Mental health group KidsMatter is urging parents to use the national day against bullying to chat with their children about their online activities.
About 2000 Australian schools have signed up to take part in the fourth National Day of Action against Bullying and Violence on Friday.
The aim of the day is to help children prevent and intervene in cases of bullying before they go too far.
KidsMatter psychologist Dr Lyn O’Grady told AAP regular, ongoing and non-confrontational conversations between parents and children were best, ‘‘getting kids to know it’s OK to talk about it (and) you won’t ban them from using (social media)’’, she said.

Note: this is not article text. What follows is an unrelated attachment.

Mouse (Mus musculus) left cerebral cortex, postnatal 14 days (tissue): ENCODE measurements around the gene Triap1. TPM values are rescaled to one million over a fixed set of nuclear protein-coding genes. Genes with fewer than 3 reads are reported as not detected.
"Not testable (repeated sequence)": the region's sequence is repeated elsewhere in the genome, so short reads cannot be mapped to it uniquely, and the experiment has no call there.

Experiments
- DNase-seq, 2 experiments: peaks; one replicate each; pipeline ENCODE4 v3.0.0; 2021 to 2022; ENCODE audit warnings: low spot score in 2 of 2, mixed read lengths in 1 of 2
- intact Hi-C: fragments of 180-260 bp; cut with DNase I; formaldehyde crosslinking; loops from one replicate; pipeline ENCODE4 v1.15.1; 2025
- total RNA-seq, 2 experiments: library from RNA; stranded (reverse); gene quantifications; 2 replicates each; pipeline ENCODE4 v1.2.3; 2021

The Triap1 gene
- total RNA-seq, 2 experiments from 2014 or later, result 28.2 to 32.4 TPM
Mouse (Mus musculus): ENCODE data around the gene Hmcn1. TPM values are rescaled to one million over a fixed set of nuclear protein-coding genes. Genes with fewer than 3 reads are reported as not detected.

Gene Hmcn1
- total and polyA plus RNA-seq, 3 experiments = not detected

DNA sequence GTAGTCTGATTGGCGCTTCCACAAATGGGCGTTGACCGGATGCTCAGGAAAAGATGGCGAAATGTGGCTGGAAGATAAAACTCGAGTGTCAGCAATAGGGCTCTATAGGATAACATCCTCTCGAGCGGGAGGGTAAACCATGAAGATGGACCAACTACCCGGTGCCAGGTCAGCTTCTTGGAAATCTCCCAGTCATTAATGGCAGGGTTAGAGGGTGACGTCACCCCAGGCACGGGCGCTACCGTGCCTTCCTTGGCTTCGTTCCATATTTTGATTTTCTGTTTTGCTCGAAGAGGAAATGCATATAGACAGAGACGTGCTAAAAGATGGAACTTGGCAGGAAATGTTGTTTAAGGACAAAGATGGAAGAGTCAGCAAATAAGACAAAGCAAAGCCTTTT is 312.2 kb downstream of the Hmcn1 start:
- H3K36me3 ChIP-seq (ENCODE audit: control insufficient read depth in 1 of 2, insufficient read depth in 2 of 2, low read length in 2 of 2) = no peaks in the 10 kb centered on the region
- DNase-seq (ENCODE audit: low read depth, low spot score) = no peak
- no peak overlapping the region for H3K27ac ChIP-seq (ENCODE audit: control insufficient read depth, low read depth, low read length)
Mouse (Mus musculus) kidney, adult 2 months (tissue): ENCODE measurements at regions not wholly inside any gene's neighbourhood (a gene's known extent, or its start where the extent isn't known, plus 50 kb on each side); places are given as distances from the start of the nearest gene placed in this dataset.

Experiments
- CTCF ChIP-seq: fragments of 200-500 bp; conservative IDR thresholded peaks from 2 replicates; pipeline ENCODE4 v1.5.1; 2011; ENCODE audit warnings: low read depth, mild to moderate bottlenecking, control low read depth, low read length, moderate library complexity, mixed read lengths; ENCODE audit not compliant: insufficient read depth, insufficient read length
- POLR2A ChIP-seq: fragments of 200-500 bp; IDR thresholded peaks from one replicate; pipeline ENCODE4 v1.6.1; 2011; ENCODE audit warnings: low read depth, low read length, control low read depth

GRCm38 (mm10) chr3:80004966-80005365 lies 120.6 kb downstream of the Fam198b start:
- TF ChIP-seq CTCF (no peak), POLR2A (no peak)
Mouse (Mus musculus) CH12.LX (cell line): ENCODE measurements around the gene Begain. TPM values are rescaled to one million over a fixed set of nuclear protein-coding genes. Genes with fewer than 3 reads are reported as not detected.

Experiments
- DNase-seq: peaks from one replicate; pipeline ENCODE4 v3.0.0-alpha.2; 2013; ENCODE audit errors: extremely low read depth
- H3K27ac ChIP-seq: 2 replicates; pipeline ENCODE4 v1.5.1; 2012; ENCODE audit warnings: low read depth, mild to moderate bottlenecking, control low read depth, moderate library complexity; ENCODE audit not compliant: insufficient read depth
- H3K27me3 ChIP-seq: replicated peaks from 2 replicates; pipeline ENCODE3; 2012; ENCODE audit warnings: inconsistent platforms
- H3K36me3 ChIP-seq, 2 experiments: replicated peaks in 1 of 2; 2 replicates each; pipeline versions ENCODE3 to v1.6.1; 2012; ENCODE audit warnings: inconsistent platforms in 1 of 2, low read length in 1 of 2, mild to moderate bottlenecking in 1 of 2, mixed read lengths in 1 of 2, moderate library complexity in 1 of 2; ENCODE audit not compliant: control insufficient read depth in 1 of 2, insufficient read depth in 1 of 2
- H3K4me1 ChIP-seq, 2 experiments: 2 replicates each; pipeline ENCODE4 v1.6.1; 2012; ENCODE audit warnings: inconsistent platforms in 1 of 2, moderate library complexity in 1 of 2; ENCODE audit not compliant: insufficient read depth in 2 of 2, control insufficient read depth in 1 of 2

According to KidsMatter, about one in five children have reported being victims of cyberbullying.
Cyberbullying can have serious mental health effects and, to many of its child victims, can seem inescapable.
Dr O’Grady says that’s not surprising, considering how many children use the internet.
Cyberbullying can be more pervasive than bullying in the schoolyard and can ‘‘happen where you are’’, she said.Bully Zero chief executive Oscar Yildiz is encouraging kids to shut off and ‘‘detox’’ from social media for 48 hours.
‘‘It’s a serious issue,’’ he told Macquarie Radio on Friday.‘‘By 2020, the challenge with social media will be the biggest issue facing Australians.’’
But Dr O’Grady said shutting off all technology could leave children socially ostracised in the digital era.
The National Day of Action focuses on all types of bullying and violence impacting children.
This year Facebook, in partnership with anti-bullying group Project Rockit, will hold a safety workshop for Sydney high school students.